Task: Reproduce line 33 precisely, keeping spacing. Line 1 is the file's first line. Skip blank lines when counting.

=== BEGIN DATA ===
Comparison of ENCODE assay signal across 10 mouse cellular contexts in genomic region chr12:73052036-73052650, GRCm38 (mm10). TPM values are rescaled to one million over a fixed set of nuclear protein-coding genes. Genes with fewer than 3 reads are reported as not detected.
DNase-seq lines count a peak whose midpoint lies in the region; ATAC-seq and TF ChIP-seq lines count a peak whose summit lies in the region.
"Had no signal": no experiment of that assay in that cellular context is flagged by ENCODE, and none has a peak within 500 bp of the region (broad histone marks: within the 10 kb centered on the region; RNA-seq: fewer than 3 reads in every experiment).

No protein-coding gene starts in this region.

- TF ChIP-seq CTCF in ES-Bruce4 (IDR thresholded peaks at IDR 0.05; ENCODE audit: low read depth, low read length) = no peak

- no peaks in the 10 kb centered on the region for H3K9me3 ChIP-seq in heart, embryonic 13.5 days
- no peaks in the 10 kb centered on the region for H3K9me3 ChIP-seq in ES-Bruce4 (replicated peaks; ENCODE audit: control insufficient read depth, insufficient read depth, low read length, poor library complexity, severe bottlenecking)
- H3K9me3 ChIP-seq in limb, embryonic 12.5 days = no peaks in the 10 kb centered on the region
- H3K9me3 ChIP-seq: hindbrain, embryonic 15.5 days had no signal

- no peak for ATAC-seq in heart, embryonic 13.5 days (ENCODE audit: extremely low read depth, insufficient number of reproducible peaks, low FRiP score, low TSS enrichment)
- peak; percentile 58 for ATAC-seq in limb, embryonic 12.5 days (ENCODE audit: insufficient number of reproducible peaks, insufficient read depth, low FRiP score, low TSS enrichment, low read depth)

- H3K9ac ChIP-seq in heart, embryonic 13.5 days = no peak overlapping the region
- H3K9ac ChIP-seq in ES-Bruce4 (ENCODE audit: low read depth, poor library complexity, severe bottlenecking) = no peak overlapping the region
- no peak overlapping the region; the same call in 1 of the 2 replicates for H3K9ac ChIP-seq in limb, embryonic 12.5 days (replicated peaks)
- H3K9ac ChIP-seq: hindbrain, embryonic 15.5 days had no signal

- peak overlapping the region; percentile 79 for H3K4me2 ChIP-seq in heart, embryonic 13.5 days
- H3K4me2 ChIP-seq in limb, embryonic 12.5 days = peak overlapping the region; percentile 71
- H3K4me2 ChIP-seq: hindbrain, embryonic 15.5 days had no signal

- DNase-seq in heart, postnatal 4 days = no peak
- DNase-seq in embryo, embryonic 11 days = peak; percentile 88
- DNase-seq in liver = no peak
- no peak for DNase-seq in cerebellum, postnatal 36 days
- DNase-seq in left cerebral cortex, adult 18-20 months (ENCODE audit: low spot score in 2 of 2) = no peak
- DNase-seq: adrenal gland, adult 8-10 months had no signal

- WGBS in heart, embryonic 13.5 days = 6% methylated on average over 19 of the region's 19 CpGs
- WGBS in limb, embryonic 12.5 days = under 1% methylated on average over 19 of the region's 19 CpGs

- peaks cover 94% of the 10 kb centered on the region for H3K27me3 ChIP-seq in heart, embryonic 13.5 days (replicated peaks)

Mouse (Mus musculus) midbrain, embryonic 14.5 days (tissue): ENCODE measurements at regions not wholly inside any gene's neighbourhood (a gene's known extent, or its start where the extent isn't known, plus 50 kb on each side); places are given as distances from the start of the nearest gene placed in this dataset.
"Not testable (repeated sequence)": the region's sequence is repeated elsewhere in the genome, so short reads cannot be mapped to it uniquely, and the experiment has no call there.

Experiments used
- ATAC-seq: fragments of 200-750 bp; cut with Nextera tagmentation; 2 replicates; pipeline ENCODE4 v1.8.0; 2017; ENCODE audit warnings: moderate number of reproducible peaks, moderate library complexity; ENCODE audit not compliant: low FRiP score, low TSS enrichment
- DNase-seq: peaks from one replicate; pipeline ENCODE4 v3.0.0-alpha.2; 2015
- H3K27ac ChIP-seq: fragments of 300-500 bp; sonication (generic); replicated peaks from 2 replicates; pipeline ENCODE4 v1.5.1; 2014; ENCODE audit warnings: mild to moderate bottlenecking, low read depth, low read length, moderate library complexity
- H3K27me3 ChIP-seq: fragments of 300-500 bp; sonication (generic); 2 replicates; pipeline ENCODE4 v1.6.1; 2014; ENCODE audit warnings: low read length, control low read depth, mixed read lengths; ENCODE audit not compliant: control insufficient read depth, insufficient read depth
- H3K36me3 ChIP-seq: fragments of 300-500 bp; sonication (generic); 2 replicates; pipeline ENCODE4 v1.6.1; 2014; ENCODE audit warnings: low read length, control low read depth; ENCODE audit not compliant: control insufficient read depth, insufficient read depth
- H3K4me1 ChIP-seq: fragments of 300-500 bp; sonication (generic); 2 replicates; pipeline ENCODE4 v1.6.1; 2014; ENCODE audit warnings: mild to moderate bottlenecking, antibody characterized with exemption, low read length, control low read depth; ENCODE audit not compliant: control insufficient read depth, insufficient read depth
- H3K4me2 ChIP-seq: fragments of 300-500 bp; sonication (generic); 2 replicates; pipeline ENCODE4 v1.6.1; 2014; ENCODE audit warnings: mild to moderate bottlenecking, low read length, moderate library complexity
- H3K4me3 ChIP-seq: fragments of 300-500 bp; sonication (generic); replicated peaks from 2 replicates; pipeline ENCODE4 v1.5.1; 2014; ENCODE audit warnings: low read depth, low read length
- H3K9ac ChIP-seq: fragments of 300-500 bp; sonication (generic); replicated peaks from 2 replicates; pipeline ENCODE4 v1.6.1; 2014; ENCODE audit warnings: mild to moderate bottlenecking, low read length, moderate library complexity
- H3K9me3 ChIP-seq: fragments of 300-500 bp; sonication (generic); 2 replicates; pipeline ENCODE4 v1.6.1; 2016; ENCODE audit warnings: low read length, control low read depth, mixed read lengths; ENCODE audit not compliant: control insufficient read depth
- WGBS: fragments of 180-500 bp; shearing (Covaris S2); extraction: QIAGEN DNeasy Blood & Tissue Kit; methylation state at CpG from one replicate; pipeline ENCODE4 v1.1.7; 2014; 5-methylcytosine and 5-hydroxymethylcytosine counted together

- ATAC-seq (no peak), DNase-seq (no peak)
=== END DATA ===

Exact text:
- H3K27ac ChIP-seq: fragments of 300-500 bp; sonication (generic); replicated peaks from 2 replicates; pipeline ENCODE4 v1.5.1; 2014; ENCODE audit warnings: mild to moderate bottlenecking, low read depth, low read length, moderate library complexity